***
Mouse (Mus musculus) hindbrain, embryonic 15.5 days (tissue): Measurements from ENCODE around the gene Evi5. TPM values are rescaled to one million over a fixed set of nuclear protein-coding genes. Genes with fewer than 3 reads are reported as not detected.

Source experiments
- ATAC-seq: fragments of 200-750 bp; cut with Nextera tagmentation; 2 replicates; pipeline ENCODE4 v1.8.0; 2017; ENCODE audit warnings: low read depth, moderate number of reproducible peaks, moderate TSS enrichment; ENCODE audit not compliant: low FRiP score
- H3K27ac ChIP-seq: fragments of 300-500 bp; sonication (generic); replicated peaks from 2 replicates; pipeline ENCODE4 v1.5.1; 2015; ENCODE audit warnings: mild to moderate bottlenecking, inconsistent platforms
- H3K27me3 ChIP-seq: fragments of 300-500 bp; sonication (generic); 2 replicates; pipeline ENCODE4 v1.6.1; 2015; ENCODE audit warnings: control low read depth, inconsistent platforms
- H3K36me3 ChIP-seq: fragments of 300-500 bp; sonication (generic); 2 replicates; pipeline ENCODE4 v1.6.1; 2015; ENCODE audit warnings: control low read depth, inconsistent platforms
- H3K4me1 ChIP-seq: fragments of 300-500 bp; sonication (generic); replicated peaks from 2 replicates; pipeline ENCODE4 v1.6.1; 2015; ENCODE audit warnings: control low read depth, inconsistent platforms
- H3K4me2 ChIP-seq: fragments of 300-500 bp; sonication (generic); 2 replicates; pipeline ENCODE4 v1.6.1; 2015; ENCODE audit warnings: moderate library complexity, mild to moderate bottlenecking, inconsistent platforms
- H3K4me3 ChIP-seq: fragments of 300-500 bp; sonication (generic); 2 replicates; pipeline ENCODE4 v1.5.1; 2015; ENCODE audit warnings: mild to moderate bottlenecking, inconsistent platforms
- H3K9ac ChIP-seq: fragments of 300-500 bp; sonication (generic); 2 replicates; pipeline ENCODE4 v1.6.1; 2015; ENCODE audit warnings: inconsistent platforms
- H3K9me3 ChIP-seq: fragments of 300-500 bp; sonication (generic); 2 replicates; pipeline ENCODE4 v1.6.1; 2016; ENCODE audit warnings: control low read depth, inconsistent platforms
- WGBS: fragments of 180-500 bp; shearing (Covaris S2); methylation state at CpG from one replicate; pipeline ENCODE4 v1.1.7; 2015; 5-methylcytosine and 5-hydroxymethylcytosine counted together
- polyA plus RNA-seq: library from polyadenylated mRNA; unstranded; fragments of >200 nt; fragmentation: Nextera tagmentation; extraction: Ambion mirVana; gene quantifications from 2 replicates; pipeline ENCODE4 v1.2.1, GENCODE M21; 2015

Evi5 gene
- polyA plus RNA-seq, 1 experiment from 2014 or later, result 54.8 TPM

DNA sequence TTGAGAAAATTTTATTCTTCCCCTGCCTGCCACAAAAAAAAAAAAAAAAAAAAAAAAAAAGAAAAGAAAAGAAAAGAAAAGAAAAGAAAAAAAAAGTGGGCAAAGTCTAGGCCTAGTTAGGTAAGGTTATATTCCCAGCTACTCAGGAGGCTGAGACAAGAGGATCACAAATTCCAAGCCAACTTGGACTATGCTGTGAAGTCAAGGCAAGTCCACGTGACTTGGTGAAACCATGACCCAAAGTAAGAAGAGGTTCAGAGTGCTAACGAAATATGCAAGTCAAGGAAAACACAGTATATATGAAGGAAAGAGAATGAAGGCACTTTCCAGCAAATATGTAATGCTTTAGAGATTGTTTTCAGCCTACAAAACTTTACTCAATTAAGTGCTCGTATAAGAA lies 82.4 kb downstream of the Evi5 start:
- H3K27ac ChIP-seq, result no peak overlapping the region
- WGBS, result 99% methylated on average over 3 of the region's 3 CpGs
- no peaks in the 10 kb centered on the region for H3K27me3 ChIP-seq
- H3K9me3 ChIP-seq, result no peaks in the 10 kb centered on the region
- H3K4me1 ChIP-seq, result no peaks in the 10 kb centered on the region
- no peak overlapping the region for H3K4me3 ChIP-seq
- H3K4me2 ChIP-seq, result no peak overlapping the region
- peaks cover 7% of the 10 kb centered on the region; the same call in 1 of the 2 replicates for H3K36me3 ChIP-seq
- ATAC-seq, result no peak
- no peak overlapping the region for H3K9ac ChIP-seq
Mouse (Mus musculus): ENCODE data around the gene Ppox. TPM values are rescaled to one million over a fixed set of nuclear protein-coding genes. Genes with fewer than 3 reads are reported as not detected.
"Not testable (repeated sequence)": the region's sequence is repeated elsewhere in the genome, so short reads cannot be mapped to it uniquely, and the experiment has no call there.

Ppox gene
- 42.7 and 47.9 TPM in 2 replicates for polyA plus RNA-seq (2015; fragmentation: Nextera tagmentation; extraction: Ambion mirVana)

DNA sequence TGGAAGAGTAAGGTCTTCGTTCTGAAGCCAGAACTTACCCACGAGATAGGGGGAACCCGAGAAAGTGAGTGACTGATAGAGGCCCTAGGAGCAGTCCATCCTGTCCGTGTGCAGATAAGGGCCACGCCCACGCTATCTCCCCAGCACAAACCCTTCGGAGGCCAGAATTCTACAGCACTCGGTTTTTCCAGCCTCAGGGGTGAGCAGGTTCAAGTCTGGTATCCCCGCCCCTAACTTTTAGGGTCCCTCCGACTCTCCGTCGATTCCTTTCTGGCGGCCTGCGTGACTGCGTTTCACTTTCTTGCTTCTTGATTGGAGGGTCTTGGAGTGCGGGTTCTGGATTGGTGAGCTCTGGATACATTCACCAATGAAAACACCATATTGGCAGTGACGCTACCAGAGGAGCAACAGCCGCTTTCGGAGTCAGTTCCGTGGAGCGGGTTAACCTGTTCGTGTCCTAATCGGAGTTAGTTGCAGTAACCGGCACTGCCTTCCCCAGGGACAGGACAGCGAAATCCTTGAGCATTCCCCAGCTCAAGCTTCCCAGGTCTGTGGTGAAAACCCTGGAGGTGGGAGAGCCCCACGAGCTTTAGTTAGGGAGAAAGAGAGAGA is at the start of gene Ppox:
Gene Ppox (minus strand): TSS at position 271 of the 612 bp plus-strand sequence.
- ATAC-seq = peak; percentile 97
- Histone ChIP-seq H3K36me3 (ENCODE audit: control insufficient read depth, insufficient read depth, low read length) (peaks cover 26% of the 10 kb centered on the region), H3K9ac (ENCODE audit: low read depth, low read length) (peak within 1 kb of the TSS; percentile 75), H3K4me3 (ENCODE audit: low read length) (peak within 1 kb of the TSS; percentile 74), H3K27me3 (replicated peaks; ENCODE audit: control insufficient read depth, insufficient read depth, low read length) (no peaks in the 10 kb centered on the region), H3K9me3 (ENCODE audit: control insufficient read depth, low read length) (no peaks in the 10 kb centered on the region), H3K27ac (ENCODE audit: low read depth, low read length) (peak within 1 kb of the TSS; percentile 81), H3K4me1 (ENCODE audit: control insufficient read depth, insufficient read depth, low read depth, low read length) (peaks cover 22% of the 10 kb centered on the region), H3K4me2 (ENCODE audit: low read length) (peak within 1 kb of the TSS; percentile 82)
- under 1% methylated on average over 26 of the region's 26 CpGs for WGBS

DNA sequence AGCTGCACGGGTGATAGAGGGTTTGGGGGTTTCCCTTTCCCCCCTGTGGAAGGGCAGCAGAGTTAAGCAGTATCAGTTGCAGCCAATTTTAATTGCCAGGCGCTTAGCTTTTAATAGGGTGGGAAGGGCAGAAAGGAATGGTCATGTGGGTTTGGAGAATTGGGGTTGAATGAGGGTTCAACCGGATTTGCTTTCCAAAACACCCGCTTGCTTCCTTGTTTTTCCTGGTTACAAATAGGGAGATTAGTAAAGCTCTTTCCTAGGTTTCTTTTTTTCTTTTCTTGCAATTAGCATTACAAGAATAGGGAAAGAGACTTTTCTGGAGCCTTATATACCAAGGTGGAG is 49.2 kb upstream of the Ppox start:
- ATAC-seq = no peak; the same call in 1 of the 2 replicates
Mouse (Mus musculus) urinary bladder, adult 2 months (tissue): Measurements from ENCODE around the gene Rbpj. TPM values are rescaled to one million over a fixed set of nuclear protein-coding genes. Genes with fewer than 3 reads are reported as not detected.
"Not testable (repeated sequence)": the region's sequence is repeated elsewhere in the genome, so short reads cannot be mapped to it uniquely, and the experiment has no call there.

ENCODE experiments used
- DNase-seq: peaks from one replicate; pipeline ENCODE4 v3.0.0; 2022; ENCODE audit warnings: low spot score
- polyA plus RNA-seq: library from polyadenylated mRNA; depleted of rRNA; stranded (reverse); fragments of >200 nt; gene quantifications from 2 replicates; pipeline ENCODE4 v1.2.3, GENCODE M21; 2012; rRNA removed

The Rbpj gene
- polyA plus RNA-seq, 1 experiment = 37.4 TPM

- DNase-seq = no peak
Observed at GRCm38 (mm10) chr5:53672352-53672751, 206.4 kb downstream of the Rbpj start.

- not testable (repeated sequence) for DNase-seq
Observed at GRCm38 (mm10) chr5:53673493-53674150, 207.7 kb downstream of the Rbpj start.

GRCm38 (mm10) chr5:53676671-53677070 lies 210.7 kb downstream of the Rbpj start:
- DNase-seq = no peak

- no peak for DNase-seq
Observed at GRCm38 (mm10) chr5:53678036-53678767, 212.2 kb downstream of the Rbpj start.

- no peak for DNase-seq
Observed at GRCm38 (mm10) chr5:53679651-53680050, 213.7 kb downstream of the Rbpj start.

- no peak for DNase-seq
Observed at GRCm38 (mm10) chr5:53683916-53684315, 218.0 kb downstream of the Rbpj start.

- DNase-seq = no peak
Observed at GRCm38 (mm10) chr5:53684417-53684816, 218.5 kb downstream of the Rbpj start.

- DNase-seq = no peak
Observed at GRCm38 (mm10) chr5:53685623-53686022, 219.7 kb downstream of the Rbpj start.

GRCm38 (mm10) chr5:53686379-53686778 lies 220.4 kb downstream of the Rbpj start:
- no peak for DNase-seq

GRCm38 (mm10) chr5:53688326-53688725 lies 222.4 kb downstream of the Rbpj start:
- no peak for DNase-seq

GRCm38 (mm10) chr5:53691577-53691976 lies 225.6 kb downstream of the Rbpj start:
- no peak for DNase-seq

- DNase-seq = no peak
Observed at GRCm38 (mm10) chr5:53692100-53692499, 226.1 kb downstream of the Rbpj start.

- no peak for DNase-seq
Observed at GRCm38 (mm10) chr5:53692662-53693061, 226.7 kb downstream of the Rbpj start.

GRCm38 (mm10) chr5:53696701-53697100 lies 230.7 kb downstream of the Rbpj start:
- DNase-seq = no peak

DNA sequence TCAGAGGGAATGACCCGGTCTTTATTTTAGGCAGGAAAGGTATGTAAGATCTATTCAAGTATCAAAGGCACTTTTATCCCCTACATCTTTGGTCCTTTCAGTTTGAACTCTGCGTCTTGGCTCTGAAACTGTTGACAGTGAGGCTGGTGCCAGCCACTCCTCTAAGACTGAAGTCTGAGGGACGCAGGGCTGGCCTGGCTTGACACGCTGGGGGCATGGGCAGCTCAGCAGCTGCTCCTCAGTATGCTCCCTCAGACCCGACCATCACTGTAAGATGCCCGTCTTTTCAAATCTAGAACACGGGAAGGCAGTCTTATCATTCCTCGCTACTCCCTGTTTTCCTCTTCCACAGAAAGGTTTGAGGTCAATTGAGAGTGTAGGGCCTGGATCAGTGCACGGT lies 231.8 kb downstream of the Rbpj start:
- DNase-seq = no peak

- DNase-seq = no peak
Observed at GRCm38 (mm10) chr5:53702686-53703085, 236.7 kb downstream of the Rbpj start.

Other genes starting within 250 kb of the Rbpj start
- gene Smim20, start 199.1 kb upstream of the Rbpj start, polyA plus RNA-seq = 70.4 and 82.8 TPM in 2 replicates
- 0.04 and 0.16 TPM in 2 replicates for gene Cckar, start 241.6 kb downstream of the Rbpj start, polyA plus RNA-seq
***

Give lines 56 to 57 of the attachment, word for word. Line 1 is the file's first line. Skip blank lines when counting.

Observed at GRCm38 (mm10) chr5:53683916-53684315, 218.0 kb downstream of the Rbpj start.

- DNase-seq = no peak